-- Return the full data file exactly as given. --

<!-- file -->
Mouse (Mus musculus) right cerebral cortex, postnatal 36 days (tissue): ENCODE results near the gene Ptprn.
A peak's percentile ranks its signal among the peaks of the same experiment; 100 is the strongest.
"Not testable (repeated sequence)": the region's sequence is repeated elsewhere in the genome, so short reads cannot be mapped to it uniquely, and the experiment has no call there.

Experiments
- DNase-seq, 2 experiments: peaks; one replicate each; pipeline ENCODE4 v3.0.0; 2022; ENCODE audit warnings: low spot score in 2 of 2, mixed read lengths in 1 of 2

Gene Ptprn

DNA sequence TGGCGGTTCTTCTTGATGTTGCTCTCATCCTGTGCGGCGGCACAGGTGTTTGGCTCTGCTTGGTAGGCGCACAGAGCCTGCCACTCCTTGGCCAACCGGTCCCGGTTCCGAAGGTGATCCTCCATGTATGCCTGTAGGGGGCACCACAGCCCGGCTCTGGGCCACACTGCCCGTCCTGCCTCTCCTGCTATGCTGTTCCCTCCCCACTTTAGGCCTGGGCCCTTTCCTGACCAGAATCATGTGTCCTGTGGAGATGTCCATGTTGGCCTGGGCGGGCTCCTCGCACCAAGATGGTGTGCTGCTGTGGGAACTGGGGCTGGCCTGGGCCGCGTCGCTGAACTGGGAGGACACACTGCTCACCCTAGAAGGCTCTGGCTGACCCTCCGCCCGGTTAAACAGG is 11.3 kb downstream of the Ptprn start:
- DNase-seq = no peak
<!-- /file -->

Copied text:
Mouse (Mus musculus) right cerebral cortex, postnatal 36 days (tissue): ENCODE results near the gene Ptprn.
A peak's percentile ranks its signal among the peaks of the same experiment; 100 is the strongest.
"Not testable (repeated sequence)": the region's sequence is repeated elsewhere in the genome, so short reads cannot be mapped to it uniquely, and the experiment has no call there.

Experiments
- DNase-seq, 2 experiments: peaks; one replicate each; pipeline ENCODE4 v3.0.0; 2022; ENCODE audit warnings: low spot score in 2 of 2, mixed read lengths in 1 of 2

Gene Ptprn

DNA sequence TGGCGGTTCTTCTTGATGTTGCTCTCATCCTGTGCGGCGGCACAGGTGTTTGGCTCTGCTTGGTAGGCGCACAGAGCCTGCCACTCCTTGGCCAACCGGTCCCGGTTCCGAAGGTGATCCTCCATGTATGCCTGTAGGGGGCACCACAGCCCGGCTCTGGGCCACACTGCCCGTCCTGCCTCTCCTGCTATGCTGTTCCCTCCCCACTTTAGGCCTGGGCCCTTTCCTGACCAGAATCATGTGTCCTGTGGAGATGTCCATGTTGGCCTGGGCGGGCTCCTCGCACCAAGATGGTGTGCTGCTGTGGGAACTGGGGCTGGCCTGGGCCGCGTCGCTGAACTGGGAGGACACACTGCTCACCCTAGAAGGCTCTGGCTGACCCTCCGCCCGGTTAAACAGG is 11.3 kb downstream of the Ptprn start:
- DNase-seq = no peak